Tonight I’m doing a talk at the Bookworm. The talk is going to be called “Four Great Mysteries.” The mysteries are these:

  1. What is the I Ching?
  2. What does the I Ching mean? What is it for?
  3. How does a foolish and ignorant laowai end up getting mixed up in all this stuff?
  4. What kind of a freakish book is this Sixty-Four Chance Pieces anyway? Fiction? Non-fiction? Philosophy? Travel-writing? An unholy mess? None of the above? All of the above?

I’m going to be making notes on all of these deep mysteries on the train to Shanghai this morning. In Shanghai I’m having a swift lunch with my publisher before I head back here (sorry, Shanghai friends — I’ll have to catch up wtih you another time…) for tonight’s event. Come along if you are in Suzhou.

On Failing to Understand the Yijing

How do you culturally translate a text when one of the most striking things about the text is that it is either misunderstood, or simply not understood, in its original language? This is a question I’ve been thinking about for a long time with respect to the Yijing (I Ching 易經) or Book of Changes. The question is particularly pressing as I have been attempting to carry out just such a cultural translation for my forthcoming book, Sixty-Four Chance Pieces: A Book of Changes. And so I’m very pleased to have just published a paper on this topic in JOMEC journal’s special issue on Cultural Translation and East Asia.

Alongside questions of cultural translation, this paper also discusses fish, fish-traps, Zhuangzi, understanding Derrida, not understanding Derrida, the terror of the English when faced with that strangest of French contraptions, the bidet (“what is it for?”), tango dancing in Hong Kong and three-legged birds made of bronze that turn into fish. In other words, it covers most of the things that are of pressing contemporary concern.

You can get hold of it as a PDF (nicely open access) by clicking this link.

A Book of Changes

I’m very pleased to be able to announce that I’ve just signed the contract on my novel-of-sorts, “A Book of Changes: Sixty-four Chance Pieces” with the excellent Earnshaw Books, purveyors of all good things China-related.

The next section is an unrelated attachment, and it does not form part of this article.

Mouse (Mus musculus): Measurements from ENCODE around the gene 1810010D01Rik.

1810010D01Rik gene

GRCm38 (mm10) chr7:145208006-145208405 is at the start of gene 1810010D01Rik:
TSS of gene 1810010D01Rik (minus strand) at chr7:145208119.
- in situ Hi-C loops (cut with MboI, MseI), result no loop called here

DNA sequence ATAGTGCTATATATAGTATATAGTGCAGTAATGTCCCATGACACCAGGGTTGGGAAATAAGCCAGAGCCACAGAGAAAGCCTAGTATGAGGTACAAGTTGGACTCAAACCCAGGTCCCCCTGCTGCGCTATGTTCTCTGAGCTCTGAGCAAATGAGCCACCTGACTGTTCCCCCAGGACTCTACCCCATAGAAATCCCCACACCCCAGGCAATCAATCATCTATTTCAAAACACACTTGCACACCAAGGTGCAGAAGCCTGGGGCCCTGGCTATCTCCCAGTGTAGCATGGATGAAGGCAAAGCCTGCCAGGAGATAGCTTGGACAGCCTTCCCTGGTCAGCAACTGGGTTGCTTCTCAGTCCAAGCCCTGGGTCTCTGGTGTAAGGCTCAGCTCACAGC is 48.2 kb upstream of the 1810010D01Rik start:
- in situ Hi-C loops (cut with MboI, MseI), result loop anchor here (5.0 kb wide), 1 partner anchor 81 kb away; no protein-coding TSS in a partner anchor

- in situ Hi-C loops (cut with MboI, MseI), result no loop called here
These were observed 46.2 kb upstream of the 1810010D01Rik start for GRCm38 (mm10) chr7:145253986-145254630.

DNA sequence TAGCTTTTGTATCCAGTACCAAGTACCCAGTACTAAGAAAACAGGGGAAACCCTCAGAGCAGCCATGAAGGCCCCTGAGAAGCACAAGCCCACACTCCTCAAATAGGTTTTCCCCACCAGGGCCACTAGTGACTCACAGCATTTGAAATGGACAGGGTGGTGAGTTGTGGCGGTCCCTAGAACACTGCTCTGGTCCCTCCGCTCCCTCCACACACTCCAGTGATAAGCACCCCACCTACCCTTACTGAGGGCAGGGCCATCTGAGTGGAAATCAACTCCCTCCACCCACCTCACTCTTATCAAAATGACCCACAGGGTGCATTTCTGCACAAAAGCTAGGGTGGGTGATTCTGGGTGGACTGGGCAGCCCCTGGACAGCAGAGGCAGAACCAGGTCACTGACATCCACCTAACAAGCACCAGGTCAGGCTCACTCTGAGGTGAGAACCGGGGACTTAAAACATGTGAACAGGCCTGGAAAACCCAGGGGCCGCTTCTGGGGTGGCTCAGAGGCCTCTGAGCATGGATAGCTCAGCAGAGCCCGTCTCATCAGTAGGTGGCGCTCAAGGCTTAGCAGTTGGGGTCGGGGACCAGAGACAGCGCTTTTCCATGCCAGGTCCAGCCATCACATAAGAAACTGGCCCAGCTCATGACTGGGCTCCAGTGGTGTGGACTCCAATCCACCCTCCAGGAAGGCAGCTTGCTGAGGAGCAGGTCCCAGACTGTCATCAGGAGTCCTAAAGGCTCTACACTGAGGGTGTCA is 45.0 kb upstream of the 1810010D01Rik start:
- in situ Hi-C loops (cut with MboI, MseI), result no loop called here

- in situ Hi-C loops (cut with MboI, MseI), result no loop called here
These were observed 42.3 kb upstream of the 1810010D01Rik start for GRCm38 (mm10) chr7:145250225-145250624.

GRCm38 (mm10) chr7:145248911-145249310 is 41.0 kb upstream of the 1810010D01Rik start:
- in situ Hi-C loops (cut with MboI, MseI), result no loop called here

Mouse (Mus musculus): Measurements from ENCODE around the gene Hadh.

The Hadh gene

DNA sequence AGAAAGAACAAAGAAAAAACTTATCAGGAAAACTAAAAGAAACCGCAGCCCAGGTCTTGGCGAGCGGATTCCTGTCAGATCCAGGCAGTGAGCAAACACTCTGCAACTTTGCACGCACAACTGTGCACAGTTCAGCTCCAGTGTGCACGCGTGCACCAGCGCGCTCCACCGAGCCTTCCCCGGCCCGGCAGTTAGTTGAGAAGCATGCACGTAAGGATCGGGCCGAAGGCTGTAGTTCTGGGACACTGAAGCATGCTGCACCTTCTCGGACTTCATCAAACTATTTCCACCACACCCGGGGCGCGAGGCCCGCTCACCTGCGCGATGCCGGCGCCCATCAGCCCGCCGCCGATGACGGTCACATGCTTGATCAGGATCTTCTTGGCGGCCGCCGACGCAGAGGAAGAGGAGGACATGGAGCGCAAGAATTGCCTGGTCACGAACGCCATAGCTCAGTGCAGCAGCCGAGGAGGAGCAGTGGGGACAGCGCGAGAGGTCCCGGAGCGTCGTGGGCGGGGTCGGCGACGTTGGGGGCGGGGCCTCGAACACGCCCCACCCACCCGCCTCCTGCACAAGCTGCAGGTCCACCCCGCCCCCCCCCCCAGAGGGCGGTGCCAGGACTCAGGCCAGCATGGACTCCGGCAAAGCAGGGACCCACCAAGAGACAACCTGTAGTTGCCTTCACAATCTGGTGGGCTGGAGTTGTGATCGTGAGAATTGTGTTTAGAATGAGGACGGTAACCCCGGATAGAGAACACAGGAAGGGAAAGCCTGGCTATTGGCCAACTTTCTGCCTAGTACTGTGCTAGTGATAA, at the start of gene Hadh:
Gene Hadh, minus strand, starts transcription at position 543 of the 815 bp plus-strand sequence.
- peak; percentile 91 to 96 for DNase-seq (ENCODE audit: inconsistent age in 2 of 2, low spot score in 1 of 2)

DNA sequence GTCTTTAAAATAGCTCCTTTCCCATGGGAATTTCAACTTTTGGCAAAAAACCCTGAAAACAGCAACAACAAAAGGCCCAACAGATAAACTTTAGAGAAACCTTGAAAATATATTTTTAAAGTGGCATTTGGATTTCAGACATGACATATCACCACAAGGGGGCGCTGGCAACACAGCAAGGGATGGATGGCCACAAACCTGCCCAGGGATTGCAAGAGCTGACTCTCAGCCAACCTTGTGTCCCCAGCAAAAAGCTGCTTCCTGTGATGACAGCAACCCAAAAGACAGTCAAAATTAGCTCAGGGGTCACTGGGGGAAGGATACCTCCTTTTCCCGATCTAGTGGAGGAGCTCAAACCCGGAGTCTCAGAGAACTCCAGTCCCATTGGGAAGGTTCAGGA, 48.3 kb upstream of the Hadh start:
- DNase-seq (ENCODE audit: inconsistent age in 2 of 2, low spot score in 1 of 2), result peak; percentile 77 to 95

The book should be out some time in the first quarter of next year, and will be available in the UK, USA and East Asia. This project has been a long time in the making — it started out seven or eight years ago with an interest with Calvino’s literary experiments, and the idea of playing with the I Ching (易經) as a literature machine capable of generating new and surprising stories: because what is divination, I asked myself, if not the creation of new and surprising stories? Read more

Accidental Sinology

I’m down in Bangor for a brief spell, where I’ve been talking to creative writing and translation students about how a few years back I found myself stumbling into matters Sinological, and the general mayhem that has ensued since then. I wasn’t sure that I was going to get here at all this morning, as there was train chaos across the midlands; but five trains (five!) later, I pulled in to Bangor station on time. And I’m glad I made it.

It’s been a fun afternoon. My talk was called “A Book of Changes? Writing, Chance and the I Ching: or, The Adventures of an Accidental Sinologist”, so I was talking about my forthcoming novel-of-sorts, A Book of Changes, based around the sixty-four hexagrams of the I Ching. Read more